Express, Inc., 402 S.E.2d 269 (1991). In declaring that the statute violated
Georgia's constitutional requirement that laws must be impartial the Court
noted "because inherently prejudicial evidence is allowed only to show
the plaintiff's sources, juries will be misled. If for example, both the
plaintiff and the defendant are insured, but the jury is only informed
of the plaintiff's coverage, it may assume that only the plaintiff has
insurance and the plaintiff's insurance should pay for the loss caused
by the tortfeasor." Denton, 402 S.E.2d at 272 (GA, 1991).
The Alabama Supreme Court declared a similar
statute unconstitutional. American Legion Post Number 57 v. Leahey, 681
So.2d 1337 (AL, 1996). The Court held that the statute violated the equal
protection clause "because it allows evidence of the plaintiff's insurance
coverage but not of the defendant's. It denies equal protection because
it serves to diminish awards to plaintiff's with insurance, even if their
insurer is subrogated to the recovery, but provides no diminution in awards
to wealthier plaintiffs who are self insured. This is the point made in
Denton when the Georgia Supreme Court says, ''There can be no equal justice
where the kind of trial (or the damages) a man gets depends on the amount
of money he has.'" Leahey, 681 So.2d at 1346 (1996), quoting Denton, 402
S.E.2d at 272 (GA, 1991).
Like many of the statutes mentioned above, RCW
7.70.080 violates the equal protection clause because it draws an arbitrary
distinction between plaintiffs. First, it allows evidence of collateral
benefits of poor plaintiff's who do not have health insurance paid by them
or their employer but does not allow evidence of benefits paid by insurance
bargained for by the plaintiff. This arbitrary distinction bears no rational
relationship to the goal of preventing an insurance crisis. Second, the
statute singles out plaintiffs in medical malpractice actions. Not only
does this distinction prejudice the plaintiff, but it also prejudices the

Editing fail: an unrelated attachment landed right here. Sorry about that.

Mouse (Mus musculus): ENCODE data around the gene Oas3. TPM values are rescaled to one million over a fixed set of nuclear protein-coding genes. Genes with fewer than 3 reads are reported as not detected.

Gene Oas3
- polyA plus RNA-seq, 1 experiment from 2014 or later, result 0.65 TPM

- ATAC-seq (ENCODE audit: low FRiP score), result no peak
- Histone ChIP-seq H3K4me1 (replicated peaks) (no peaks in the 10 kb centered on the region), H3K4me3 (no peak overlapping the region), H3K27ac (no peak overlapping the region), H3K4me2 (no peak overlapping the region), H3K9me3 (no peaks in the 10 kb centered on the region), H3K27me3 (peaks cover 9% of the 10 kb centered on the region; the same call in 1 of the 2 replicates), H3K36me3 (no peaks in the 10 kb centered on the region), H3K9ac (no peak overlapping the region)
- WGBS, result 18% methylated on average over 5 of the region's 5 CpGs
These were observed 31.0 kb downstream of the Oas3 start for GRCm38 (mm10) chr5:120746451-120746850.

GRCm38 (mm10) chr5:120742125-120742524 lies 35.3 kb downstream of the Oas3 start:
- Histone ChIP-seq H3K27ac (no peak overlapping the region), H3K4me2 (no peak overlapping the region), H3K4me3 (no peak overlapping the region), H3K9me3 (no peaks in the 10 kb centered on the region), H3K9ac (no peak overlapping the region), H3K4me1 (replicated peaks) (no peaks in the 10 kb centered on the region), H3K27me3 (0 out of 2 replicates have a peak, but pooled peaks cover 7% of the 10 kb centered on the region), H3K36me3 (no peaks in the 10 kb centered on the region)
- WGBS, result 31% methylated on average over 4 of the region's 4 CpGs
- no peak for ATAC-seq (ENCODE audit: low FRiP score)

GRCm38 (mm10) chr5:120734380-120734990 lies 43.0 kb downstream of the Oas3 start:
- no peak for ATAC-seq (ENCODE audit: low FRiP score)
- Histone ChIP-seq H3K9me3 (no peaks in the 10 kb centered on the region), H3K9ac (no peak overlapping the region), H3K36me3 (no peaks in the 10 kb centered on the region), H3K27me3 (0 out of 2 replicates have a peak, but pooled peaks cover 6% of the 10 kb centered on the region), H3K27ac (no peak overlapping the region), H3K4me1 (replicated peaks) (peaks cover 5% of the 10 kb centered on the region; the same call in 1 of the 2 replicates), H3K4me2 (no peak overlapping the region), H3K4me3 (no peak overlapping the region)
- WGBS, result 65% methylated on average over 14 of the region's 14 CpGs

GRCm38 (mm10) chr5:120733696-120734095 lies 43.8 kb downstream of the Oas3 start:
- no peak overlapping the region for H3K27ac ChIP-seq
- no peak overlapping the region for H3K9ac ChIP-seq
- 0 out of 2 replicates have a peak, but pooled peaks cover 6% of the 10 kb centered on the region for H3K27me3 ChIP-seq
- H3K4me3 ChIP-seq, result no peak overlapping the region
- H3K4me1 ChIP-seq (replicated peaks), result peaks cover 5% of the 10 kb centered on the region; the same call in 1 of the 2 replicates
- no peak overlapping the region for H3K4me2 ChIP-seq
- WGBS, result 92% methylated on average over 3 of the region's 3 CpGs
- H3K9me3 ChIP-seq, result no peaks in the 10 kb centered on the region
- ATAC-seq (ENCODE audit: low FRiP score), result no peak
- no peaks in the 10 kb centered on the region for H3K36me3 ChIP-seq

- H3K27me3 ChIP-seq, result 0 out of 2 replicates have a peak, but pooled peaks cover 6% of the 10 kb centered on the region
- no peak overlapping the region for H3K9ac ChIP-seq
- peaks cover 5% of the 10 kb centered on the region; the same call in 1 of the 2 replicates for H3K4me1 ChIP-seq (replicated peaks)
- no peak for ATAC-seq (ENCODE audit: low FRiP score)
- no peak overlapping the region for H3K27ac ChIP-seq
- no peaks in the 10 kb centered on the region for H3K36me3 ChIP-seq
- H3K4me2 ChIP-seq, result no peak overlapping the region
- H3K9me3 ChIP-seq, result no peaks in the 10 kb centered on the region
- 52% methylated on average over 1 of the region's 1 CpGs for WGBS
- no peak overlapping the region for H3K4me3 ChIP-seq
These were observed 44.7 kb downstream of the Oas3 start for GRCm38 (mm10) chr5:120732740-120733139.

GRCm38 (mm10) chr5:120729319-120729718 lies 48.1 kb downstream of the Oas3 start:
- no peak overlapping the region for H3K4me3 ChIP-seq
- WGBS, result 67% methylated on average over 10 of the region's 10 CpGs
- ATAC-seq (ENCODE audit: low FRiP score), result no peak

plaintiff's insurer who would otherwise have a right to subrogation for
the benefits paid. The collateral source statute, therefore, is unconstitutional.
In October 1999, King County Superior Court Judge
Burrage agreed and ruled the statute is unconstitutional. Schultz v. South
Auburn General Medical Clinic, Inc., No 98-2-11944-6 KNT. The plaintiff
in Schultz went to her clinic for a routine cleaning of her ear which had
a buildup of wax. Shortly thereafter she developed hearing loss and tinnitus
(ongoing ringing) which she attributed to a negligent cleaning.
The plaintiff's medical bills were paid in part
by Medicaid. Believing this information may be prejudicial to the plaintiff
filed a motion in limine to exclude evidence of her collateral sources.
Relying on the authority cited above, Plaintiff argued that RCW 7.70.080
is unconstitutional. Judge Burrage agreed and ruled that the evidence should
be kept out because RCW 7.70.080 violates equal protection and the privilege
and immunities clause of the Washington State Constitution.
| Before trial the plaintiff made
a demand for $300,000. The defense offered nothing. Midway through
trial the plaintiff lowered her demand to $85,000 and received no
counter-offer. After eight hours of deliberation the jury brought
back a verdict for $244,444. The plaintiff's past medical expenses
were $7,944 and her future medical expenses will be $11,500. The jury
award included $225,000 for pain and suffering based on a 29 year
Erik F. Ladenburg, WSTLA member, is an attorney with the firm of
Krilich, La Porte, West & Lockner in Tacoma and wrote the legal briefing
in the Schultz case. He focuses his practice on plaintiff's personal injury
*Reprinted with permission from the Trial News.